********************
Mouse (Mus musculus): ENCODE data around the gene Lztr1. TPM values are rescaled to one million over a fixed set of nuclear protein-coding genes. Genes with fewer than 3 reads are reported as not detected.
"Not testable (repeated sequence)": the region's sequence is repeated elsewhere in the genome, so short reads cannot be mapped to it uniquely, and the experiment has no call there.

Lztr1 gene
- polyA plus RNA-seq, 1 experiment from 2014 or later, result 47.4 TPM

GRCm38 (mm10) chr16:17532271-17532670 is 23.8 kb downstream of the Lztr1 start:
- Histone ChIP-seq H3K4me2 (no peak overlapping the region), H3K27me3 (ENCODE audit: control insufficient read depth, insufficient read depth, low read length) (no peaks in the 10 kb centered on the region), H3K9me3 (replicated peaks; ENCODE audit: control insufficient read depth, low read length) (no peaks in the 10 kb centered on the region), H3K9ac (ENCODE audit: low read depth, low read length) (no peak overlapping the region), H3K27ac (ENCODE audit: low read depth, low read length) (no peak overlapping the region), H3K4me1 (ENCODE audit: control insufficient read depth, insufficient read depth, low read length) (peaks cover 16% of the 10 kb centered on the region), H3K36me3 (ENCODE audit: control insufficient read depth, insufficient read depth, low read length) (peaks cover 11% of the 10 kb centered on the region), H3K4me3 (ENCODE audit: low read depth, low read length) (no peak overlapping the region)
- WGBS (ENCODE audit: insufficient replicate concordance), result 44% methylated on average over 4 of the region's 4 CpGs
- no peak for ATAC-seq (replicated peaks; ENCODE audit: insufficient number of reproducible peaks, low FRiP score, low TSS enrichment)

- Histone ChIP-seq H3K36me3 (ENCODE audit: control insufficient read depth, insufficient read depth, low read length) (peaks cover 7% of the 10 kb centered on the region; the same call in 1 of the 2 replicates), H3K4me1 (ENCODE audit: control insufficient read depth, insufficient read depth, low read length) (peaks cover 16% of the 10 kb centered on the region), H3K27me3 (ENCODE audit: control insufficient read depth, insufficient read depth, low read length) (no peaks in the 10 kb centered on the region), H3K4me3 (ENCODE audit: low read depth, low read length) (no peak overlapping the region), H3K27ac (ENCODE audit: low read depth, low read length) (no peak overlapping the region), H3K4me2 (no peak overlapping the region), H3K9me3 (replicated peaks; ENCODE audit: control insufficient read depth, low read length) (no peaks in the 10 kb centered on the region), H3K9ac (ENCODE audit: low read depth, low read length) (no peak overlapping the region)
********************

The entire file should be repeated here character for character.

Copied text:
Mouse (Mus musculus): ENCODE data around the gene Lztr1. TPM values are rescaled to one million over a fixed set of nuclear protein-coding genes. Genes with fewer than 3 reads are reported as not detected.
"Not testable (repeated sequence)": the region's sequence is repeated elsewhere in the genome, so short reads cannot be mapped to it uniquely, and the experiment has no call there.

Lztr1 gene
- polyA plus RNA-seq, 1 experiment from 2014 or later, result 47.4 TPM

GRCm38 (mm10) chr16:17532271-17532670 is 23.8 kb downstream of the Lztr1 start:
- Histone ChIP-seq H3K4me2 (no peak overlapping the region), H3K27me3 (ENCODE audit: control insufficient read depth, insufficient read depth, low read length) (no peaks in the 10 kb centered on the region), H3K9me3 (replicated peaks; ENCODE audit: control insufficient read depth, low read length) (no peaks in the 10 kb centered on the region), H3K9ac (ENCODE audit: low read depth, low read length) (no peak overlapping the region), H3K27ac (ENCODE audit: low read depth, low read length) (no peak overlapping the region), H3K4me1 (ENCODE audit: control insufficient read depth, insufficient read depth, low read length) (peaks cover 16% of the 10 kb centered on the region), H3K36me3 (ENCODE audit: control insufficient read depth, insufficient read depth, low read length) (peaks cover 11% of the 10 kb centered on the region), H3K4me3 (ENCODE audit: low read depth, low read length) (no peak overlapping the region)
- WGBS (ENCODE audit: insufficient replicate concordance), result 44% methylated on average over 4 of the region's 4 CpGs
- no peak for ATAC-seq (replicated peaks; ENCODE audit: insufficient number of reproducible peaks, low FRiP score, low TSS enrichment)

- Histone ChIP-seq H3K36me3 (ENCODE audit: control insufficient read depth, insufficient read depth, low read length) (peaks cover 7% of the 10 kb centered on the region; the same call in 1 of the 2 replicates), H3K4me1 (ENCODE audit: control insufficient read depth, insufficient read depth, low read length) (peaks cover 16% of the 10 kb centered on the region), H3K27me3 (ENCODE audit: control insufficient read depth, insufficient read depth, low read length) (no peaks in the 10 kb centered on the region), H3K4me3 (ENCODE audit: low read depth, low read length) (no peak overlapping the region), H3K27ac (ENCODE audit: low read depth, low read length) (no peak overlapping the region), H3K4me2 (no peak overlapping the region), H3K9me3 (replicated peaks; ENCODE audit: control insufficient read depth, low read length) (no peaks in the 10 kb centered on the region), H3K9ac (ENCODE audit: low read depth, low read length) (no peak overlapping the region)